A new study by MIT climate scientists, economists, and agriculture experts finds that certain hotspots in the country will experience severe reductions in crop yields by 2050, due to climate change’s impact on irrigation.
The most adversely affected region, according to the researchers,...
Study finds large amounts of carbon dioxide, equivalent to yearly U.K. emissions, remain in surface waters
Even if we cannot predict the climate and its impacts with precision, that does not mean that the best strategy is to do nothing, writes MIT Joint Program Deputy Director Sergey Paltsev in IIASA Options Magazine
Despite 193 countries adopting the Paris Agreement on climate change in 2015, and its entrance into force in November 2016, the issue of climate change is still hotly debated. People question the realism of both the targets—limiting global temperature rise this century to “well below 2°C above...
From 1997 to 2009, Melbourne, Australia experienced what was ultimately called the Millennium Drought, the worst drought on record in the island continent. To compensate, the city’s water planners invested about $3 billion in 2007 in a 150-million-cubic-meter (MCM)/year reverse osmosis...
Climate Home: China is planning the world’s biggest carbon market, but with little detail given for its design, praise for the scheme is premature. Joint Program research assistant Emil Dimantchev comments.
By Emil Dimantchev
Much hype surrounds China’s national carbon market. Expected to begin later this year, the cap and trade system has been ballyhooed as an “ambitious” climate policy that will deliver a major portion of Beijing’s pledge to the Paris Agreement.
Chaire Economie du Climat: Jonathan B. Wiener, J.D., author of a new essay on the current status and possible future of U.S. climate policies, spoke on this topic at the XL (40th) MIT Global Change Forum in March.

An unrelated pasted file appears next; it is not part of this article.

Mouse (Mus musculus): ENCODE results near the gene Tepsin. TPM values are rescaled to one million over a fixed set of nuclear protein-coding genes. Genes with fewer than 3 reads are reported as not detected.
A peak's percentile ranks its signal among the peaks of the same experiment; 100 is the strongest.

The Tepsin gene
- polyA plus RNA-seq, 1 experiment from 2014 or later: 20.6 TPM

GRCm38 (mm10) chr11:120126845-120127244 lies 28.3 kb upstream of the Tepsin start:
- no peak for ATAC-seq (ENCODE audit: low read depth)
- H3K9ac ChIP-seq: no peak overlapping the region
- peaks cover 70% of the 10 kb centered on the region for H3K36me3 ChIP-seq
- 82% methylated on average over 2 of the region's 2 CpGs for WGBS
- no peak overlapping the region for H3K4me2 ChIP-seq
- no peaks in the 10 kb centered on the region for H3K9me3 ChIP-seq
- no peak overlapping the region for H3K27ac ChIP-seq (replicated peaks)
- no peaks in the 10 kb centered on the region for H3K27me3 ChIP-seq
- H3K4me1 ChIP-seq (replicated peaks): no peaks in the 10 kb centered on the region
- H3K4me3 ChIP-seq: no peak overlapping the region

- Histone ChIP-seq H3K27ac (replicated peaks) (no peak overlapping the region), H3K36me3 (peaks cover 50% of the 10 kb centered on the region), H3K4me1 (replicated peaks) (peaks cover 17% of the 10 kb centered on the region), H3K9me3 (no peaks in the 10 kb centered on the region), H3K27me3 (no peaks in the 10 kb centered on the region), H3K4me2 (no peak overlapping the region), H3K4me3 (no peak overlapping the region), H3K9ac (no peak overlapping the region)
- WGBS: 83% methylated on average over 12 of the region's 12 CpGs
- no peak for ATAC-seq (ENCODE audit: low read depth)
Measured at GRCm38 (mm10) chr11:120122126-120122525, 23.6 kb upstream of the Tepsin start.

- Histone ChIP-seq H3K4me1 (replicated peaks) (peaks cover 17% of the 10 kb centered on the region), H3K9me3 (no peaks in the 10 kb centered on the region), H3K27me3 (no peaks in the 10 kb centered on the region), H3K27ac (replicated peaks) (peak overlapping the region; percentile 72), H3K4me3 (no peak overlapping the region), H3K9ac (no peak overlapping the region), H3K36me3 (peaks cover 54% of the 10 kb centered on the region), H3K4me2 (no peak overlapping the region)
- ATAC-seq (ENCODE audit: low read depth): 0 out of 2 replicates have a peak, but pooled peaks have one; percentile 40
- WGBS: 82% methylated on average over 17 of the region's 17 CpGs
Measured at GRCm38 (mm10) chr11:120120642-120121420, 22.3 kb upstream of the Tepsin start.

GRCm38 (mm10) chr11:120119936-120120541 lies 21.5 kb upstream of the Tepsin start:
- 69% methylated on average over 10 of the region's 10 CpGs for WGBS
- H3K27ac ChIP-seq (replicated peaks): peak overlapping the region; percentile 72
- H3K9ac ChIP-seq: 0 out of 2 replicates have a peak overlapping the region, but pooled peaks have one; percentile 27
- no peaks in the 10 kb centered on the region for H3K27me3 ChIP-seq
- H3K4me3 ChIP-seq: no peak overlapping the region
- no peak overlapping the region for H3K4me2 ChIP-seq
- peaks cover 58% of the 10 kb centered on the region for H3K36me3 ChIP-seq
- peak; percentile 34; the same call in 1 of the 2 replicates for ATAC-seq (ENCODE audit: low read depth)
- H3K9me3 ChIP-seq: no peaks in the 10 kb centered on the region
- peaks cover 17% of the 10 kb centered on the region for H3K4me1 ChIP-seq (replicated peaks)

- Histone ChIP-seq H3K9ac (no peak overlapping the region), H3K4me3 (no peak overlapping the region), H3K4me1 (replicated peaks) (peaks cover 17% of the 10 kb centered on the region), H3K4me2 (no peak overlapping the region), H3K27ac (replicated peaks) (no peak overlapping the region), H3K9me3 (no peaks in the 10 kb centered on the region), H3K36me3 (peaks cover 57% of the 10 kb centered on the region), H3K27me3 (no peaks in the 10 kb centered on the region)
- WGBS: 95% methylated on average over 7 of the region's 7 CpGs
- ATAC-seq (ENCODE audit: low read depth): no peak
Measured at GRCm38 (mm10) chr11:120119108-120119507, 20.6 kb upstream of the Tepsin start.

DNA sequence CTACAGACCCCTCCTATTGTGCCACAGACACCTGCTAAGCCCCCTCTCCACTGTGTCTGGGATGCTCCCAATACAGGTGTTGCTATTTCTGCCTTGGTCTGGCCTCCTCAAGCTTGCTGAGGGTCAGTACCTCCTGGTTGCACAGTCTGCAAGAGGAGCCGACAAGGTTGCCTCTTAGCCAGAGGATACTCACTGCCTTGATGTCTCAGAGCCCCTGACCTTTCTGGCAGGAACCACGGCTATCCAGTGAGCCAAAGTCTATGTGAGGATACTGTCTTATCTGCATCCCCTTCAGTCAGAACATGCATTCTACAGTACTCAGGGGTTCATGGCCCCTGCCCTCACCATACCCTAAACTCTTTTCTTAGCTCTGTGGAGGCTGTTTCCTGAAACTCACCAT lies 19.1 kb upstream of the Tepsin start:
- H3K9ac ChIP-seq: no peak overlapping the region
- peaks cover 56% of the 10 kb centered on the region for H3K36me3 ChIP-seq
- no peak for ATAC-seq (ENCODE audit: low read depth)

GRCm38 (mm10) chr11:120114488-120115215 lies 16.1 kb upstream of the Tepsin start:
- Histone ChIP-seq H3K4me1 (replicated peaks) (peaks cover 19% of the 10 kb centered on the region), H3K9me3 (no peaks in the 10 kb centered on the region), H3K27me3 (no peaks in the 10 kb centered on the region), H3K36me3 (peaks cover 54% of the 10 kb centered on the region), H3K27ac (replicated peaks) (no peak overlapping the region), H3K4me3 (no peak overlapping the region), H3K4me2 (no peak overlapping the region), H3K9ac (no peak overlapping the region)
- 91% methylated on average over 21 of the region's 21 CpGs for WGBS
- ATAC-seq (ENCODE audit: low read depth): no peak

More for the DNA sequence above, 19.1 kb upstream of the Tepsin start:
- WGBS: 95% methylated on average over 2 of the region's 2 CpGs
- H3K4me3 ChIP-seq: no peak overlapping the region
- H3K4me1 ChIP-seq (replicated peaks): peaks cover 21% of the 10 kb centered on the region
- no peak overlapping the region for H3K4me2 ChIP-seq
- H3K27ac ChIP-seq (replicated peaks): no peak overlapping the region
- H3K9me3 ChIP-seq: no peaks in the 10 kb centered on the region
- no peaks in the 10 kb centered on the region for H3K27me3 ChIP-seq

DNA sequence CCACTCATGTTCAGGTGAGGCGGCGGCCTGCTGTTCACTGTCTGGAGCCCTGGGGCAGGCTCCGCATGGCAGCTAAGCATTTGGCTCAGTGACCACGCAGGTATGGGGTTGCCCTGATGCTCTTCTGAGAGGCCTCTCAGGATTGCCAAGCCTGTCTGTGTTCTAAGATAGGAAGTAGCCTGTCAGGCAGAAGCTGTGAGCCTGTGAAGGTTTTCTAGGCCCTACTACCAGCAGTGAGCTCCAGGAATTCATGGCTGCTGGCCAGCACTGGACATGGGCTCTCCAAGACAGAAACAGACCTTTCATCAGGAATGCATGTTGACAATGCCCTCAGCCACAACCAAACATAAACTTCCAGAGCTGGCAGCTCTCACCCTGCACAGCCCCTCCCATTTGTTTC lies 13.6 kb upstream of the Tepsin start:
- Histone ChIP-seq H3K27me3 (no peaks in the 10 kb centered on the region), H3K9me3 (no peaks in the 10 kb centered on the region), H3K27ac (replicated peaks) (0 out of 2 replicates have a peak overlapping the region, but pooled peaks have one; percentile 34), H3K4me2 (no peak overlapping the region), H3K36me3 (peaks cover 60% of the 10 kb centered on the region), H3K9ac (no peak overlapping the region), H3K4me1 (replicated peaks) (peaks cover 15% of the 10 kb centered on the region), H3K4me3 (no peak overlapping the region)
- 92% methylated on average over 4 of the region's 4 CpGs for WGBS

NPR Marketplace: MIT Joint Program Co-Director John Reilly comments on the economic and societal impacts of heat waves, which are becoming more frequent under climate change
By Kimberly Adams
When air gets really hot, like 120 degrees hot, it means two things for the air-traveling public in the Southwestern United States. One, your plane will have to go faster to generate enough airflow over its wings to get enough lift to get off the ground. But two, the...
Washington Post: MIT Joint Program-affiliated EAPS Prof. Kerry Emanuel co-authors op-ed critiquing the EPA administrator's call for opposing teams to debate climate change science
By Benjamin Santer, Kerry Emanuel and Naomi Oreskes June 21 at 1:08 PM
Funding will establish MIT professorship and support low-carbon energy and climate initiatives
Emily Dahl | MIT Energy Initiative June 21, 2017
FactCheck.org: The 0.2 C figure “reflects only the incremental effect of Paris when built upon all the previous commitments made through the UNFCCC,” and “assumed no further strengthening of national commitments in years after 2030,” says MIT Joint Program Co-Director John Reilly.
President Donald Trump and his top environmental official said the Paris Agreement would reduce the global average temperature by only 0.2 degrees Celsius. Former Vice President Al Gore said that’s “not true.” Who’s right?